Being fast and efficient with basic math facts makes a world of a difference in all areas of math. When facts are not a chore to figure out, new concepts themselves can be the focus of instruction and work. Unfortunately, learning math facts is often a frustrating and boring task. Just thinking about how math facts were drilled into me as a child through flashcards and time tests makes my hands sweat and my pulse rise.
With my children now doing school at home, I didn’t want to repeat this experience for myself or for any of the boys. But, I also knew that math facts themselves can be the key to being able to do more complicated math with ease so we had to figure out how to practice these facts well, with great frequency and with less stress.
Enter our daily math fact practice.
Monday – Dice Roll. Roll two dice and add or multiply them together (depending on the skill you are working on).
Tuesday – Top It. This game is quite similar to war in that you are looking to have the highest number but is different because you draw two cards off of a pile in the center and then add (or multiply if you are older) your cards together before finding who has the greatest number. This person wins all of the cards. The person with the most cards when the center pile runs out wins.
Wednesday – Fast Facts Challenge on the iPad. Our boys don’t use technology often but now and again this is the best way to motivate them to work through a more monotonous task. For this challenge we use an app simply called Math Facts and they see how quickly they can complete between 30 and 50 problems. Though this is a bit like those dreaded time tests of my childhood, the boys don’t mind at all because there is an element of different.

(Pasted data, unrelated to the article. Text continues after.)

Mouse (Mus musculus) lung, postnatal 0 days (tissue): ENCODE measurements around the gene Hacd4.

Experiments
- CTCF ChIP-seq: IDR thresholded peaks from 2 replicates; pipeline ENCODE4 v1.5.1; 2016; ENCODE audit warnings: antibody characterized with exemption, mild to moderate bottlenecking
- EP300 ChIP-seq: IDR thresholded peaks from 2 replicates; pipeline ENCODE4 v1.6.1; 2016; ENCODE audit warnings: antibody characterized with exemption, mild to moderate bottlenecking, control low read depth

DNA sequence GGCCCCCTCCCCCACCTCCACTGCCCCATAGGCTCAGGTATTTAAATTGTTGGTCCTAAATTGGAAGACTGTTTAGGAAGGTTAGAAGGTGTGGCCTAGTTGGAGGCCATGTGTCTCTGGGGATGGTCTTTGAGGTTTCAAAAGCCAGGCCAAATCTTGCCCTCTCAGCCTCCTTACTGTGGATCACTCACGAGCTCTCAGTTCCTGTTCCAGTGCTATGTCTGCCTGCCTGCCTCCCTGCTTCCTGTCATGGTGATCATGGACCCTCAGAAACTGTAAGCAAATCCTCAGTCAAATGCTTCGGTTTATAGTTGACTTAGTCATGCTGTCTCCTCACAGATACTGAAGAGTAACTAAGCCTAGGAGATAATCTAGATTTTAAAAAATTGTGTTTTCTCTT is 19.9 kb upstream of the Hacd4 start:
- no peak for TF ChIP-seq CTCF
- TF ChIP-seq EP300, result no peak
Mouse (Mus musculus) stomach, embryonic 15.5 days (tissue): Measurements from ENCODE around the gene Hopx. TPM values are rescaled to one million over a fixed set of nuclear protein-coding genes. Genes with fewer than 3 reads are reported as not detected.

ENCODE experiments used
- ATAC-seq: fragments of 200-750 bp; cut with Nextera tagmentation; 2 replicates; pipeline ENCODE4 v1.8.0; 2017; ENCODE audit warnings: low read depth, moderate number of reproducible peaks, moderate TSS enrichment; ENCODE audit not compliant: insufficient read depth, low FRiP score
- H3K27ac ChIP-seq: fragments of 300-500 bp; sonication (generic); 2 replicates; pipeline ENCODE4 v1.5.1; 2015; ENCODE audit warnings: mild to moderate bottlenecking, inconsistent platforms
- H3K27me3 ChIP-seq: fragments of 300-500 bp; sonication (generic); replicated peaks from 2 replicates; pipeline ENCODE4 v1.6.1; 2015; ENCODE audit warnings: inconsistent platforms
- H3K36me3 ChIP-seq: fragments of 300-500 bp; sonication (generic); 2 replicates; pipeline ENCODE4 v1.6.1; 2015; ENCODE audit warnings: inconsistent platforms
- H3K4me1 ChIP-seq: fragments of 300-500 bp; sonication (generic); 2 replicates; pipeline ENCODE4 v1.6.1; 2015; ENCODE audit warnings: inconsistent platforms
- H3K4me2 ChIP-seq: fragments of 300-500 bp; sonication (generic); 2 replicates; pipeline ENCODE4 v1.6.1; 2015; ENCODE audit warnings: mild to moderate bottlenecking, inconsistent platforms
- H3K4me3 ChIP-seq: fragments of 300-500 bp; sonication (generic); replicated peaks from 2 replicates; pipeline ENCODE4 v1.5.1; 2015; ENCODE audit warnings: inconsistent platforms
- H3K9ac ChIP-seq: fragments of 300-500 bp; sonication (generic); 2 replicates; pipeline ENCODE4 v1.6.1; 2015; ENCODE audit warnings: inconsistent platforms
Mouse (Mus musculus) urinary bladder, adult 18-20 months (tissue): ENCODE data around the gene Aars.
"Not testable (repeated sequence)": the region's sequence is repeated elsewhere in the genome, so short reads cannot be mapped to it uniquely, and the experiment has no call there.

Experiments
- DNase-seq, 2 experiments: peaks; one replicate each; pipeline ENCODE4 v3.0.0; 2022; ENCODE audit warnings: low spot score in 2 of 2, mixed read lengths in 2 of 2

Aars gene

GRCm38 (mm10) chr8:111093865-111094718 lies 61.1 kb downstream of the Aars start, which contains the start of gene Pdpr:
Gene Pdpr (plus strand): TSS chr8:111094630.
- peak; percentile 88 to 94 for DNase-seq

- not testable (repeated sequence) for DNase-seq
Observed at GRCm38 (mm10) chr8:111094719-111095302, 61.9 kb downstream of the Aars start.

Thursday – Student’s Choice. Sometimes the boys choose to play a game and sometimes they choose the iPad again and either answer is okay with me. This is the day where I give them agency to decide what is best for them.
Friday – Fact Path Game. We play this as a whole family. The person whose turn it is pulls two number cards from the pile and then must answer the math problem based on those cards. If they answer correctly, they roll a die and move their player along a path. What path? Any game board with a path will do. We often use Candyland or Chutes and Ladders but it really doesn’t matter.
I’m not going to claim that all of the boys are math fact wizards. But, I will tell you that their facts have become exponentially faster since we started doing daily facts practice at the beginning of this school year. For boys who relied heavily on 100s charts and multiplication grids, this is a big step towards independence and fluency. For me, I’m so glad we’ve found a s way to practice that requires nearly no prep or assistance from me and only 5-10 minutes from them. How do you practice math facts? Do you keep it smart? Is it simple?